Mark Bauerlein. The headline of his piece: “Why Conservatives Aren’t Buying Sen. John McCain’s Trump-Bashing — There is something the media must remember when it breathlessly reports on prominent Republicans speaking out against President Donald Trump.” Something the media must remember? Well, to remember it, they would have to know it, and I don’t think they know it. But we’ll grant them the benefit of the doubt and assume they do know it and just forget it. “Sen. John McCain’s recent criticisms, for example, are news, yes, and so were Mitt Romney’s and Paul Ryan’s and [all the other Republicans] in the past.
“They deserve to be reported. But viewers and readers of this kind of news, especially longtime conservatives who voted for Mr. Trump, receive this news in a particular way. They remember. When it comes to Romney, [for example, conservative voters] remember 2012 and the image of him destroying President Barack Obama in the first debate, then settling back for the rest of the campaign, [twiddling his thumbs], believing he had it all sewn up.”
They remember Romney not defending himself against Harry Reid’s charges of cheating on taxes, not paying taxes, or some employee’s wife getting cancer. They remember Romney being critical of conservatives and trying to buy them off by saying that he was a “severe conservative.” Conservatives remember the phonies! “And with John McCain, conservatives recall every detail of the ineptitude and waste in the 2008 election. [Conservatives] know stories of the infamous ‘economic summit’ that Sen. McCain pressured President George W. Bush to hold in the midst of the economic crisis of summer 2008…”
People remember. People remember that McCain did some literally stupid things. People remember that McCain fired a staffer for pronouncing Obama’s name correctly. People remember McCain sucking up to the mainstream media for 10 years and claiming the media was his base. “Those memories don’t go away, not when conservatives list the disasters (in their eyes) of Obama’s foreign and domestic policies. They can forgive McCain those things because they respect his military service and acknowledge his failing health.
“But when he steps to the front of the Trump critics, the content of his words fades and the fact of defeat stands out.” People remember that McCain lost, that McCain practically gave it away, that McCain was obsessed with being more critical of his own side than of Obama — and these are the things that the media never remembers. The media doesn’t even have any idea how conservatives see Romney or how they see McCain.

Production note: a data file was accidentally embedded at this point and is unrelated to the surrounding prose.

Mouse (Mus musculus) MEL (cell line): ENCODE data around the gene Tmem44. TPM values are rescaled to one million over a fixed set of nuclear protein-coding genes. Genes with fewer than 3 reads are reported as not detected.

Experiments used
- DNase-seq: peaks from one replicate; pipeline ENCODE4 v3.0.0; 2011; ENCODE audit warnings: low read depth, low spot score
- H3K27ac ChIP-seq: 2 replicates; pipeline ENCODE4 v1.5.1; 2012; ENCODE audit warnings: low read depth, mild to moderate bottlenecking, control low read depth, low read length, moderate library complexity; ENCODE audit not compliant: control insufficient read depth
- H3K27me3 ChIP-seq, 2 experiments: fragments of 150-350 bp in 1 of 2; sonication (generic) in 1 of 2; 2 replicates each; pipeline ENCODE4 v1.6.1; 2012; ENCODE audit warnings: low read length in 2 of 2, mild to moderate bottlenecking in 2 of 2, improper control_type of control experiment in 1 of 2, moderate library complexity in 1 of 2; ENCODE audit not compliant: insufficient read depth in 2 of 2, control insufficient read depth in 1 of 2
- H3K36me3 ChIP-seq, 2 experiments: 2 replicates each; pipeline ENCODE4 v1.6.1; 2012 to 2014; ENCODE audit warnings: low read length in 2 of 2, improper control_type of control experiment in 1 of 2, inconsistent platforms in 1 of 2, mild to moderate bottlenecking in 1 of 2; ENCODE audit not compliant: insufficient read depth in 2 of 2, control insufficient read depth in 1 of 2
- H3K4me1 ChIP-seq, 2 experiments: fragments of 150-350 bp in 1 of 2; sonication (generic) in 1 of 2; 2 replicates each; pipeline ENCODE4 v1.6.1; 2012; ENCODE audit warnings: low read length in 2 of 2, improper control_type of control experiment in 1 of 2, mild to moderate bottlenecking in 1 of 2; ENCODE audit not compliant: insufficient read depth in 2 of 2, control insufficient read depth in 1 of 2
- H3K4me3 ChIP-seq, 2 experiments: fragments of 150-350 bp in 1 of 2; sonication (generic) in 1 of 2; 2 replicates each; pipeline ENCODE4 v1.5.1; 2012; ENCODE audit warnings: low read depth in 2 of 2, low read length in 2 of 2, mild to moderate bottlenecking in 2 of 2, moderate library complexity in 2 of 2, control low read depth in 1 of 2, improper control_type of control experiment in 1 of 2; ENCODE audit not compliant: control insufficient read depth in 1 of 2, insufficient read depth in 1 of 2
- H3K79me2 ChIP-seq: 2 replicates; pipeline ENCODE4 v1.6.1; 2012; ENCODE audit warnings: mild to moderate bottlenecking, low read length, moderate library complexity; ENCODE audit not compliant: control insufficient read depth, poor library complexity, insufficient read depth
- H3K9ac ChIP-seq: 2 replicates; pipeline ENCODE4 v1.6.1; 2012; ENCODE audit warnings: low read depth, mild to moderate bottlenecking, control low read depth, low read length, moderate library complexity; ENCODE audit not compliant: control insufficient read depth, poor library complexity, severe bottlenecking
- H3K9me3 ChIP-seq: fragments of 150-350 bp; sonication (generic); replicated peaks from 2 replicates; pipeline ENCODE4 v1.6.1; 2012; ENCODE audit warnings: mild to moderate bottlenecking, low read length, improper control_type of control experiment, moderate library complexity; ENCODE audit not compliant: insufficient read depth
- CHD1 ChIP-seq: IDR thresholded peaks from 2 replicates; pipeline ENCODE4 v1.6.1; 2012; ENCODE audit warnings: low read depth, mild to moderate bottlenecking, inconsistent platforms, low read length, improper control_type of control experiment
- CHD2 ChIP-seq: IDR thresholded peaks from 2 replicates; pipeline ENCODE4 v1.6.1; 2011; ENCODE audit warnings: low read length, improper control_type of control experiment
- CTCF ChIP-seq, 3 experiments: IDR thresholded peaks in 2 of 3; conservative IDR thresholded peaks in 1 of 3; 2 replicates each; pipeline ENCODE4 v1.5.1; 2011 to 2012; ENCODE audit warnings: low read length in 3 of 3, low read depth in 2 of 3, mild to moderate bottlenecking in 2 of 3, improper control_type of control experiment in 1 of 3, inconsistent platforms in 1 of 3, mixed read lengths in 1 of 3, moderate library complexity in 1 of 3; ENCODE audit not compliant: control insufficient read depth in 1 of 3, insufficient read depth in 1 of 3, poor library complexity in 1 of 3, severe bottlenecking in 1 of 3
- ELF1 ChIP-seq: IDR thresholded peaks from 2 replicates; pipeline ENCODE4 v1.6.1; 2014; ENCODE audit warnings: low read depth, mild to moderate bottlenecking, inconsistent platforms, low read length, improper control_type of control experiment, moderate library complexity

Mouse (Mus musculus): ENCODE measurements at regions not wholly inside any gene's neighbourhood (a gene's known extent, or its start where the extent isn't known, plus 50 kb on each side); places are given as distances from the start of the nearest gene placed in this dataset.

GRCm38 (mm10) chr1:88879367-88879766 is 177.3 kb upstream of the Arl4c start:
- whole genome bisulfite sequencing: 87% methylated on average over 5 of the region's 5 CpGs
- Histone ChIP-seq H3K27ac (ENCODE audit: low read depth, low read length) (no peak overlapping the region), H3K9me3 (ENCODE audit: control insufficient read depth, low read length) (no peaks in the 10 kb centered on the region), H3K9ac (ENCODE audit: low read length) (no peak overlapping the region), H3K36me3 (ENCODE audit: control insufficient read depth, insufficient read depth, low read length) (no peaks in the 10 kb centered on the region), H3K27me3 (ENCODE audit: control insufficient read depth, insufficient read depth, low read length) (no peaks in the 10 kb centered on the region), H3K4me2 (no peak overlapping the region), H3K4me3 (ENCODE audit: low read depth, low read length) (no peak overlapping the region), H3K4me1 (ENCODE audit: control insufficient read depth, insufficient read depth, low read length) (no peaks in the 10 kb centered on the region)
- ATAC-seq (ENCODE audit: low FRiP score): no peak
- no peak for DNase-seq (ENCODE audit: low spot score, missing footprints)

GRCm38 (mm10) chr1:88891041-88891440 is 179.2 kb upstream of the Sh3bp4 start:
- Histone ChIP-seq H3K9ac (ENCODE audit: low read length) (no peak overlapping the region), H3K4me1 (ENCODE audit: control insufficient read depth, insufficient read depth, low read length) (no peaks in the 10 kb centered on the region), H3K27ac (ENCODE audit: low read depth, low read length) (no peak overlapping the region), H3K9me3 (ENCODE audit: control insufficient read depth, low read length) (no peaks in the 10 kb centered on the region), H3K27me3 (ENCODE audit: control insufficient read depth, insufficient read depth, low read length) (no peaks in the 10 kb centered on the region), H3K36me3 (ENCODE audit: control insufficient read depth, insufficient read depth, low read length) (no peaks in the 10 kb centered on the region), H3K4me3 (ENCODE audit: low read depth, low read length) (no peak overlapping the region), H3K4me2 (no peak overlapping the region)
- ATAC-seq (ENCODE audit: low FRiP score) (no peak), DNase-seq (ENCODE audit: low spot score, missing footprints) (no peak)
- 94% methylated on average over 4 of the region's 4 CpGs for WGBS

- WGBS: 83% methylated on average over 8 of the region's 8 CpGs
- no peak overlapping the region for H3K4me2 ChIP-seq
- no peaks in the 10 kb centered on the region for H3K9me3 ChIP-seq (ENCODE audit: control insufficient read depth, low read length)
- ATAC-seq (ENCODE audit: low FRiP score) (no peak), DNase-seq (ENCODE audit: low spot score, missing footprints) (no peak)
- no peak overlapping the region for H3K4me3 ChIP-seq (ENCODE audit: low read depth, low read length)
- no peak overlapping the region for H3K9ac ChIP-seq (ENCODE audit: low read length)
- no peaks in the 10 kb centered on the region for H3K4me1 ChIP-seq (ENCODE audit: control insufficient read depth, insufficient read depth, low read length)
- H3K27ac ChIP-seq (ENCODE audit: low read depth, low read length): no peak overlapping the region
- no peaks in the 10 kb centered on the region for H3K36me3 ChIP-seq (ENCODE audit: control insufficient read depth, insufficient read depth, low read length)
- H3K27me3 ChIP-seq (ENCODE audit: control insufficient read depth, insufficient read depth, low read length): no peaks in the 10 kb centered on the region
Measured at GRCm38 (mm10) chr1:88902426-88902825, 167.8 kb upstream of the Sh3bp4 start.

He writes here, “It is hard for liberals to understand this kind of dismay from conservatives over such failures [candidates like Romney and McCain] precisely because Democratic figures led by Barack Obama and backed by progressive entertainment and media worlds have made them think they have history on their side. Every time a Republican loses, liberals take it as a sign of the times, not just one loss for the time being. John McCain’s 2008 fiasco didn’t leave conservative voters thinking, ‘Well, it was a good fight, and we’ll get ’em next time.’
“No, they thought, ‘Something is wrong with the Republican Party.’ The Tea Party sprang up soon afterwards. When John McCain and other Republicans berate and chide President Trump, they go after a man who won,” while they couldn’t win diddly squat! Trump’s “supporters don’t forget, either,” and American conservatives don’t forget that all of these holier-than-thou critics of Trump and his behavior and his mannerisms haven’t won diddly-squat themselves — and, in the process, have been more critical of their own party to curry media favor!
This guy’s point is: The media doesn’t see any of this. They don’t understand any of this. So when McCain is not universally popular among Republicans as he is in the media, they think something’s wrong with Republican voters, simply because they don’t have one ounce of commonality with Republican voters. The piece goes on. Example here: “On Monday, [McCain] appeared on The View alongside his daughter, Meghan McCain, a new co-host on the program. It was a pleasant conversation, at times solemn, and Sen. McCain refused to turn it into a Trump-bashing session.
“Liberals watched it and likely found this old statesman a noble and lovable politician. But conservatives [watch it and] can’t help noting the inconsistencies. Sen. McCain chastised the administration for not providing Congress with information about military adventures abroad, but he didn’t note the problems Congress had in getting answers out of Susan Rice” or Samantha Power. In other words, Republican voters remember that McCain goes after them and their own party, but that he doesn’t go after Obama and he doesn’t go after Hillary, and he doesn’t go after the real enemy. But the mainstream media has no ability to even see any of this.
So they remain totally blindsided and confused by it.